Why Viet Nam matters
CPTPP will provide some improved market access for New Zealand’s goods and services exports to Viet Nam, including through new government procurement opportunities. This will be over and above what we already have under the ASEAN-Australia New Zealand FTA (AANZFTA) with Viet Nam.
Reduced trade barriers
Under AANZFTA, many of Viet Nam’s tariffs on goods trade with New Zealand have already been eliminated or are on their way to being eliminated by 2020. CPTPP will eliminate all outstanding tariffs on New Zealand exports to Viet Nam, notably:
- up to 27% duties on paper and paperboard products by 2021
- up to 18% duties on remaining fish and seafood tariff lines by 2021
- up to 34% duties on sausages and other processed meats by 2027
- up to 15% duties on remaining steel lines by 2028; and
- up to 59% tariffs on wine, beer and spirits by 2029.
You can search the online tariff finder(external link) to find the preferential tariff rate for your particular export or import item.
Under CPTPP, Vietnam has opened its government procurement market for the first time. Its government procurement market is sizable and procures a diverse range of goods and services, which will provide greater opportunities for New Zealand’s established industries as well as more specialised and niche exporters. Vietnam has range of transitional measures that will unlock competitive opportunities and put New Zealand businesses on equal footing to domestic suppliers over time.
Servicing the market
Under CPTPP, New Zealand service suppliers will have improved protection, predictability and transparency when doing business in the Vietnamese market.
For New Zealand, key outcomes from Viet Nam’s CPTPP commitments include:
- improvements to existing market access commitments in certain business and environmental services, including for midwives, nurses, physiotherapists and para-medical personnel; interdisciplinary research and development services providers and nature and landscape protection service suppliers.
- access guaranteed for suppliers of education services in the technical, natural sciences and technology, business administration and business studies, economics, accounting, international law and language training fields.
- confirmation that New Zealand service suppliers can establish legal services, management consultant services, construction and related engineering services and computer services branches in Viet Nam.
- Viet Nam locking in its investment regime relating to recreational, cultural and sporting services and guaranteeing that any future reforms will flow through to New Zealand providers.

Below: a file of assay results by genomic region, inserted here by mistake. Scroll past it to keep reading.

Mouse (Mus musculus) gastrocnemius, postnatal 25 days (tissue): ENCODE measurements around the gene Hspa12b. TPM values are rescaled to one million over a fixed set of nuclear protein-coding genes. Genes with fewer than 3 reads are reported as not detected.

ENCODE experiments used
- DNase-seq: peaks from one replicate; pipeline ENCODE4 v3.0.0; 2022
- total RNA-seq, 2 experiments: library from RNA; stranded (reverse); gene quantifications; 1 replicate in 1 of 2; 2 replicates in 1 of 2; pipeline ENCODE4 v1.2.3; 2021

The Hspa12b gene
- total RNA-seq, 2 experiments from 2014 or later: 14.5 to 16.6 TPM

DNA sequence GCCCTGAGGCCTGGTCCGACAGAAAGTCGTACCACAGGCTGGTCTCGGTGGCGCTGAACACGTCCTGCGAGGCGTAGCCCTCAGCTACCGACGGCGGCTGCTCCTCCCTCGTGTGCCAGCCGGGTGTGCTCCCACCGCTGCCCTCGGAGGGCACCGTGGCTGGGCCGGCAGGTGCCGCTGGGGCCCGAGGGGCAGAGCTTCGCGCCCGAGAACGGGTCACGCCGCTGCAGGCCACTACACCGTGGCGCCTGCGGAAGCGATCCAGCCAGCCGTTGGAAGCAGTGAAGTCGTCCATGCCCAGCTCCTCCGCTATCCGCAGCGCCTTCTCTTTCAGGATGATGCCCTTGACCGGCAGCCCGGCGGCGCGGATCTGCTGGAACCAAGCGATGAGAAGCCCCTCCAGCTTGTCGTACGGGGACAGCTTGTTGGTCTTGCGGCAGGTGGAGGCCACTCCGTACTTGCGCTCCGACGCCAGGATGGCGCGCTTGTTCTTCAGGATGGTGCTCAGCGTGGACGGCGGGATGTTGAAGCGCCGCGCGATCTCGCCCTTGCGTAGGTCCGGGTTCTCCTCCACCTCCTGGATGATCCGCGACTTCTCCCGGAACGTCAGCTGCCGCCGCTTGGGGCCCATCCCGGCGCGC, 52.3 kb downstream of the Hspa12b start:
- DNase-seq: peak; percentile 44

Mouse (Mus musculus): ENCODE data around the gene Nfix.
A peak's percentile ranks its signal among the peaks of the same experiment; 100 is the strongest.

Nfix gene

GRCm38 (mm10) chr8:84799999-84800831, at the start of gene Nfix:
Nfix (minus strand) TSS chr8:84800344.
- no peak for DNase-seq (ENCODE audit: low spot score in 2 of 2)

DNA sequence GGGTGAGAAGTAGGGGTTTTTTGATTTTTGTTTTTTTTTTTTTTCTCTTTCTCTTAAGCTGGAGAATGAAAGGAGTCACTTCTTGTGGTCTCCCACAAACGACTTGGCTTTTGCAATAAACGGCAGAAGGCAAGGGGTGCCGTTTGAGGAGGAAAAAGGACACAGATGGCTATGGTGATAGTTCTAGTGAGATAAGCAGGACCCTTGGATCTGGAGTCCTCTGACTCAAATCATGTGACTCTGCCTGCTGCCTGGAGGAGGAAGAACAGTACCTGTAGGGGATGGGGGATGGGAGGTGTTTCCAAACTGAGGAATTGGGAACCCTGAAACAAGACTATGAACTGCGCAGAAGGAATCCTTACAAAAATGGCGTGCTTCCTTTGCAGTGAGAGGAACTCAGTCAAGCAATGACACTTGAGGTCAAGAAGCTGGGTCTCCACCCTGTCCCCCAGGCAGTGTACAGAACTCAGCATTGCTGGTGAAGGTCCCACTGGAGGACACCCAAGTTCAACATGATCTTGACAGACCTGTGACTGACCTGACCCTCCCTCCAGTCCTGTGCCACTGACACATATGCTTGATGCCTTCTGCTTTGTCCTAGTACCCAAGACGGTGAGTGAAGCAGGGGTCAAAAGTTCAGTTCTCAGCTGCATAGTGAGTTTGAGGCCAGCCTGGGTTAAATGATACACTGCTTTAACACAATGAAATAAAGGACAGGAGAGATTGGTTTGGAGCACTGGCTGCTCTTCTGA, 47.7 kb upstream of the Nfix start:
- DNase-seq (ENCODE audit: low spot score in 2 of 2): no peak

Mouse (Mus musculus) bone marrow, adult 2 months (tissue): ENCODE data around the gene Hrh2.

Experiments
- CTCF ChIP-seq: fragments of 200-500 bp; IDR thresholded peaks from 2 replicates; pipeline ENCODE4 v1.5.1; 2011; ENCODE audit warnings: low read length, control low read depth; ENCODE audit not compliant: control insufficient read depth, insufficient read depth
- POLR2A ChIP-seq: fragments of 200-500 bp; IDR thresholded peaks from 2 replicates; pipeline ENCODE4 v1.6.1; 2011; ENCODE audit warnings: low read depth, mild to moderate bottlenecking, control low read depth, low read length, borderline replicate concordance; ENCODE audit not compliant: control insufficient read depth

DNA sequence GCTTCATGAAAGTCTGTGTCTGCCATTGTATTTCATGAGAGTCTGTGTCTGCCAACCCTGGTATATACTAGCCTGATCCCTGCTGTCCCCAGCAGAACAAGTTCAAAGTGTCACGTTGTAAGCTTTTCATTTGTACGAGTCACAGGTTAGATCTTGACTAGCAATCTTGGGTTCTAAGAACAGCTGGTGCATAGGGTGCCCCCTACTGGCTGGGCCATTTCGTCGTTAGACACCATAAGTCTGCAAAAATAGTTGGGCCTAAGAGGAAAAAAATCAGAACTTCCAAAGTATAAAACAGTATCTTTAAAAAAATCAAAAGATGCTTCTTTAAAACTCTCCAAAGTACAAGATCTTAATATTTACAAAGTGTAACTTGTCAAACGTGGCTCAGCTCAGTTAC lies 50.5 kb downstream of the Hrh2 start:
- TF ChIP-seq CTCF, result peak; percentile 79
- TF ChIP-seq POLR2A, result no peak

Working in Viet Nam
New Zealand business people going to work in Viet Nam will benefit from CPTPP:
- Service sales persons can stay in Viet Nam for up to 6 months. A service sales person is someone who does not receive remuneration from within Viet Nam and is in Viet Nam to negotiate the sale of services. However, the sale of these services cannot be made directly to the public nor can the person be directly engaged in supplying the service to the public entry for dependants of intra-corporate transferees (generally executives, managers and specialists);
- Intra-corporate transferees working in service sectors in which Viet Nam has made WTO commitments, Viet Nam will grant New Zealanders, and their spouses and children, entry for up to three years, with an opportunity to extend the period of stay.
- Contractual services suppliers can enter Vietnam for up to six months or for the duration of the contract, whichever is shorter. Extensions are possible.
AANZFTA did not include schedules of commitments on investment, so those in CPTPP should provide more certainty about the investment environment for New Zealand companies in Viet Nam, while preserving the rights of governments to legislate and regulate in the public interest.
New Zealand and Viet Nam signed a reciprocal side letter that excludes the use of investor-state dispute settlement under CPTPP without government consent.
CPTPP also improves the trade rules that Viet Nam will need to follow, including in relation to labour and environment standards. These improvements will take place over time as Viet Nam has been given transition periods to meet some of the standards in the Agreement.